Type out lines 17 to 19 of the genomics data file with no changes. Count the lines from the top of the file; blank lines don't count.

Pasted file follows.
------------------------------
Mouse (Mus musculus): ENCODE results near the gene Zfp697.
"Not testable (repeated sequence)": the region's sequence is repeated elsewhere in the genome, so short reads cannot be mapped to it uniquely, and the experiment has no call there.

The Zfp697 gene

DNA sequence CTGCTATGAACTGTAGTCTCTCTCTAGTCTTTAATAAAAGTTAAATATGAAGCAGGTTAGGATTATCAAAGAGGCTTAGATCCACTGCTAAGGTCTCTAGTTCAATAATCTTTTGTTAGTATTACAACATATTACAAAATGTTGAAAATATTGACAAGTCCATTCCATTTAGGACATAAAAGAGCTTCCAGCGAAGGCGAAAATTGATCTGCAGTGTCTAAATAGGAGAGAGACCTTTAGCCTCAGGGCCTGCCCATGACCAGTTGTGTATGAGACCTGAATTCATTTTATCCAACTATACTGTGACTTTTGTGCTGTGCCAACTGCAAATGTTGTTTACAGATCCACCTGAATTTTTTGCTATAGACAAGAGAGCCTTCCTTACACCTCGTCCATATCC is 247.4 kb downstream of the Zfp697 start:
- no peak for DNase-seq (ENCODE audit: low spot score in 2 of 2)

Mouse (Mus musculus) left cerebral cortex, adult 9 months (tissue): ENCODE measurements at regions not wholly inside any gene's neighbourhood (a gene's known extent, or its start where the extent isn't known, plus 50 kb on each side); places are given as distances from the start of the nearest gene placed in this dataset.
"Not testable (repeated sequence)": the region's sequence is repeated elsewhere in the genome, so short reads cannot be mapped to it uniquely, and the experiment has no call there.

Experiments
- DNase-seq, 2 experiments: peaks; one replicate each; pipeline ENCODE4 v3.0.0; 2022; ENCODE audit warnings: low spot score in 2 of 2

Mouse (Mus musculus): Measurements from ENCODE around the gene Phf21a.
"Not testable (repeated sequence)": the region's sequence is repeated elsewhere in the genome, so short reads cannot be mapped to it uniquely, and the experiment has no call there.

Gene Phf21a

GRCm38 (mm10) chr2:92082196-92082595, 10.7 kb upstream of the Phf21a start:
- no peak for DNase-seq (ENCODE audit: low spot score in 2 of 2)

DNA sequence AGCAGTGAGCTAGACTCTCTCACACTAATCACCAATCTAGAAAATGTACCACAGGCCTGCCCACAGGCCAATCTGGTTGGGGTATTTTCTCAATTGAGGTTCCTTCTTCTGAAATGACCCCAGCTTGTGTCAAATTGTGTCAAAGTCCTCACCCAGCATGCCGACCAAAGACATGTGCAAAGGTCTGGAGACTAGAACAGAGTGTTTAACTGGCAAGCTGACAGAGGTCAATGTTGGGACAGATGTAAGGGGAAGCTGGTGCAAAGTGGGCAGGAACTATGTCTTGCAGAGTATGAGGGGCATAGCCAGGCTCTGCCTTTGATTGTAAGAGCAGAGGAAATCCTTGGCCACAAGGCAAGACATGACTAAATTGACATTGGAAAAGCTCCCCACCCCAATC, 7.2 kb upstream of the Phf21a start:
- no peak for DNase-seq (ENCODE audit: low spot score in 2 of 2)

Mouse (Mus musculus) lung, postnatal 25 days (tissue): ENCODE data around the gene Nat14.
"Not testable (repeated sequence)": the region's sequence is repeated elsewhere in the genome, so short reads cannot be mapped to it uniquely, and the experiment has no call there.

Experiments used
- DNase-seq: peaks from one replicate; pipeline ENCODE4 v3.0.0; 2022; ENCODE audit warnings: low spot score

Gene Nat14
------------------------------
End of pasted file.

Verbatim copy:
Mouse (Mus musculus) lung, postnatal 25 days (tissue): ENCODE data around the gene Nat14.
"Not testable (repeated sequence)": the region's sequence is repeated elsewhere in the genome, so short reads cannot be mapped to it uniquely, and the experiment has no call there.

Experiments used